N.J. tax and pension maneuvers have significance, analysts say

Once again, Democratic lawmakers in New Jersey have passed a measure to impose an income tax surcharge on millionaires.

They say the tax hike is needed to make the full state contributions to public workers pension funds.

Gov. Chris Christie said the state cannot afford to make the full payment as required by law. And he has every intention of vetoing the measure calling for an additional tax on the state’s wealthiest residents.

Still, according to political analysts, all of this does not add up to empty theater.

Democrats will help their relations with public employee unions by including the millionaires’ tax in the budget to fully fund pension obligations, said Rider University political science professor Ben Dworkin.

However, he said, that might not end up determining the outcome of next year’s legislative elections in potentially competitive districts.

“In those few districts, this will probably be a wash. The Republican will argue that no one should be raising taxes, and the Democrat will argue that the state can’t pass laws and then ignore them,” Dworkin said. “So each will have its own side, and then it will probably be decided about something else.”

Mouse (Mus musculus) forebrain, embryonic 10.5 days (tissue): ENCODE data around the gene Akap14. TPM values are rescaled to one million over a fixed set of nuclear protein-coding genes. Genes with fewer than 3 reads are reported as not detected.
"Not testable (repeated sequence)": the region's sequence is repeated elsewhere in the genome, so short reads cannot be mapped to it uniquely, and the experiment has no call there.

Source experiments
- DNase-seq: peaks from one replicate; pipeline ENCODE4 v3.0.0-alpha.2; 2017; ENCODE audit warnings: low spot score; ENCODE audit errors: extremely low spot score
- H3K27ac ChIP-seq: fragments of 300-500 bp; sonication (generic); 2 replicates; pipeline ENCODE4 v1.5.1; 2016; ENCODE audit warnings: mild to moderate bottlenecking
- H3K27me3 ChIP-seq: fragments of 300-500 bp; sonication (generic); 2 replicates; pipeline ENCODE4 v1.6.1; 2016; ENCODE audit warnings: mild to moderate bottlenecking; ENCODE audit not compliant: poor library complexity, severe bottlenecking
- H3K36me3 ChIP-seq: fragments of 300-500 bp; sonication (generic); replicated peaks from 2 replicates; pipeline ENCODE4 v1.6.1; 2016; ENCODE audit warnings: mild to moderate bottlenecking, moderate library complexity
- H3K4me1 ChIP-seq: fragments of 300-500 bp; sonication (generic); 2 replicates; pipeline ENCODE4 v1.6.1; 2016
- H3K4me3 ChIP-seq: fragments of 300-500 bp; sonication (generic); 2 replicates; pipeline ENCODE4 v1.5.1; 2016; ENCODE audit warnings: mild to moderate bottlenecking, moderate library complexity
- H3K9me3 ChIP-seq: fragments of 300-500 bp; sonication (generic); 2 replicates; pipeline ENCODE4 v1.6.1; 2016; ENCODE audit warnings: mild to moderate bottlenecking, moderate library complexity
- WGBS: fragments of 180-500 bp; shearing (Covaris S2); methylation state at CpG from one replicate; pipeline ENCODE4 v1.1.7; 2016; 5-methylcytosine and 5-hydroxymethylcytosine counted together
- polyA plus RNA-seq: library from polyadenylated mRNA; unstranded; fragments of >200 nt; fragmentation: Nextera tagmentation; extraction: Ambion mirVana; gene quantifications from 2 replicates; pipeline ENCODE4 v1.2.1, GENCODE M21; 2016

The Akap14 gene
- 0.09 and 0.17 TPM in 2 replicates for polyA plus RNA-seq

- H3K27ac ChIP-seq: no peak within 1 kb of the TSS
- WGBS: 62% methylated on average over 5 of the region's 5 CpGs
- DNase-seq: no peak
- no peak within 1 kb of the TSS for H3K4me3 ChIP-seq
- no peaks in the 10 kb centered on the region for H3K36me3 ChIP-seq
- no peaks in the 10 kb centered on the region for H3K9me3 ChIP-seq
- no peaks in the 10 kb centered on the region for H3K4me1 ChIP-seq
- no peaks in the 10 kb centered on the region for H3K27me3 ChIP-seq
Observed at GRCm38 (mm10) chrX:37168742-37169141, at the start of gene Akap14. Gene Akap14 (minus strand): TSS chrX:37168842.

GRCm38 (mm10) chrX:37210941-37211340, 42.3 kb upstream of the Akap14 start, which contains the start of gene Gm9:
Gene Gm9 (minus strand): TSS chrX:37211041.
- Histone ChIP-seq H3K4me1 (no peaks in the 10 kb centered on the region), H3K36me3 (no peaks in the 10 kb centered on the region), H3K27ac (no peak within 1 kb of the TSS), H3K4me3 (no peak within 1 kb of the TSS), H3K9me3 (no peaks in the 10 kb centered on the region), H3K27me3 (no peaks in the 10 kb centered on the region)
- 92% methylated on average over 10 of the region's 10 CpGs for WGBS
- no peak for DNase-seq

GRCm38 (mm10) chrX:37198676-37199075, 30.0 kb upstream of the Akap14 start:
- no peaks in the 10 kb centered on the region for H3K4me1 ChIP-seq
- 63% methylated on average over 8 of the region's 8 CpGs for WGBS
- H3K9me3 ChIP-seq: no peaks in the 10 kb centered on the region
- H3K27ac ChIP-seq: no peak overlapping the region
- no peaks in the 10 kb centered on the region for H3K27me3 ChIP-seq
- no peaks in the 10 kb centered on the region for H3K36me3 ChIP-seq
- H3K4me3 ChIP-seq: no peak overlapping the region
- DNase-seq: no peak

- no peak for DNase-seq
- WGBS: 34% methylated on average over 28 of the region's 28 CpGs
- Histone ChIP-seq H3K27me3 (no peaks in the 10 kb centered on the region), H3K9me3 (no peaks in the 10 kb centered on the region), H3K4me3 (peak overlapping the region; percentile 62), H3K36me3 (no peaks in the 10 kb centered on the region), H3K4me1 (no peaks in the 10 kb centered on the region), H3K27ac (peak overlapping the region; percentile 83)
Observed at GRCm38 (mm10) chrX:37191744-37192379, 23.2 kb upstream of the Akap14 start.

While Democrats are not likely to capture any Republican seats next year because of the tax and pension battle, Monmouth University political analyst Patrick Murray said it may be enough to help Democratic candidates widen the margin of victory in their usual strongholds.

And having the millionaires tax in the budget Democratic lawmakers formulated may help the unions in their lawsuit challenging Christie’s reductions in the state pension contributions, Dworkin said.

“It gives the unions the opportunity to say there is another way of doing this. You raise all these taxes,” he said. “Whether or not that’s realistic politically is a second question.”

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